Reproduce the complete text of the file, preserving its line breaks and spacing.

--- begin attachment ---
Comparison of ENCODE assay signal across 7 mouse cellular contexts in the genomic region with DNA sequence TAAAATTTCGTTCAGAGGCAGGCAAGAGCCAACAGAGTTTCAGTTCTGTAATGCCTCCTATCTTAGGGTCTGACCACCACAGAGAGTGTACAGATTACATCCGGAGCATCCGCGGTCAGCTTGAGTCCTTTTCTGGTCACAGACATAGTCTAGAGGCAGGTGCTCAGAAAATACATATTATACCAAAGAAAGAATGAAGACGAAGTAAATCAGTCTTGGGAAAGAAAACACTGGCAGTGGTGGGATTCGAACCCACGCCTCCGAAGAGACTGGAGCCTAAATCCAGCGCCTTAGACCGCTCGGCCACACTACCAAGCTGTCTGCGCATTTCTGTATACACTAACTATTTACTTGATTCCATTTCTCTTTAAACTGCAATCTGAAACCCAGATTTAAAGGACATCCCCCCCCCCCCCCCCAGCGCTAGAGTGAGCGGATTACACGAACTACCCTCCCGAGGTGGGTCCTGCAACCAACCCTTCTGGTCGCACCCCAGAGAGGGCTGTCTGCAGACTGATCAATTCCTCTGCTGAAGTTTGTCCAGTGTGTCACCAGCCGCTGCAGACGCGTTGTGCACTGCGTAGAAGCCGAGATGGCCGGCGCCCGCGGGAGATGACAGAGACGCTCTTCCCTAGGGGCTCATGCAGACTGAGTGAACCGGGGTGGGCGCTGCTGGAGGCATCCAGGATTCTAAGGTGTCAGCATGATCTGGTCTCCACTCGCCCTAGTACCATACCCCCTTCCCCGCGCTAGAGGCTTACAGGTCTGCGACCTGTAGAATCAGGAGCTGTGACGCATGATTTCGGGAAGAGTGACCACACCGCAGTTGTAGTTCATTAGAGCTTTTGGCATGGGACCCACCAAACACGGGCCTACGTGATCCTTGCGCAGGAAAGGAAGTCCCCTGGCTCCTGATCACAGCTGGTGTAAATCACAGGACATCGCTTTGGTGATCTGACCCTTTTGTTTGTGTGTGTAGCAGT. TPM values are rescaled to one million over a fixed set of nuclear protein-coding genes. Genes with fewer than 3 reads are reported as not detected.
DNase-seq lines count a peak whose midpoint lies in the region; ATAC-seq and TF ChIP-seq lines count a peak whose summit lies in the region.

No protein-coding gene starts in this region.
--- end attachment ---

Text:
Comparison of ENCODE assay signal across 7 mouse cellular contexts in the genomic region with DNA sequence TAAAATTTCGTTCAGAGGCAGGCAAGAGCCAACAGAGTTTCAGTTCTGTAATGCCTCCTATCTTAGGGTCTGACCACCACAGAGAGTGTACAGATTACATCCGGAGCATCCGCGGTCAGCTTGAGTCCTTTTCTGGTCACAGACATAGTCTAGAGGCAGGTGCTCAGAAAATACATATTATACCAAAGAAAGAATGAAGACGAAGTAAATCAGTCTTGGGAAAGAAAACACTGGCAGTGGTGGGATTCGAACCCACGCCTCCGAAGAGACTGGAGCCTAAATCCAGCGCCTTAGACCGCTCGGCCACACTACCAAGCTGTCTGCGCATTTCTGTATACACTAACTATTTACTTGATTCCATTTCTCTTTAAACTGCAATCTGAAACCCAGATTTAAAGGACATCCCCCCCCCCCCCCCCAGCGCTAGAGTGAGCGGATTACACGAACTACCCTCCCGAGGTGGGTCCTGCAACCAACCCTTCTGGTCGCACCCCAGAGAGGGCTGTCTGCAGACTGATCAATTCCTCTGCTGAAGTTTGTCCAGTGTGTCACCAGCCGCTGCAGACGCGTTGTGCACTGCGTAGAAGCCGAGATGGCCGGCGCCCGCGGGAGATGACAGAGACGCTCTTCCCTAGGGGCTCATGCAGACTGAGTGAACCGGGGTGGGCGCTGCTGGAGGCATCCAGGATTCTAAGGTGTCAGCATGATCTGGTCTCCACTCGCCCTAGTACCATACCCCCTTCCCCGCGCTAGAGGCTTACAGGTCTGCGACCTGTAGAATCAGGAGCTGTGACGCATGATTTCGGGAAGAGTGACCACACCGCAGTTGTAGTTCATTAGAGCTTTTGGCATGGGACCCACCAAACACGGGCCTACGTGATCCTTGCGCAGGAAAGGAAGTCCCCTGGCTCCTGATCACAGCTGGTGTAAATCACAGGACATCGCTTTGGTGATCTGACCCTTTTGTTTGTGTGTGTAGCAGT. TPM values are rescaled to one million over a fixed set of nuclear protein-coding genes. Genes with fewer than 3 reads are reported as not detected.
DNase-seq lines count a peak whose midpoint lies in the region; ATAC-seq and TF ChIP-seq lines count a peak whose summit lies in the region.

No protein-coding gene starts in this region.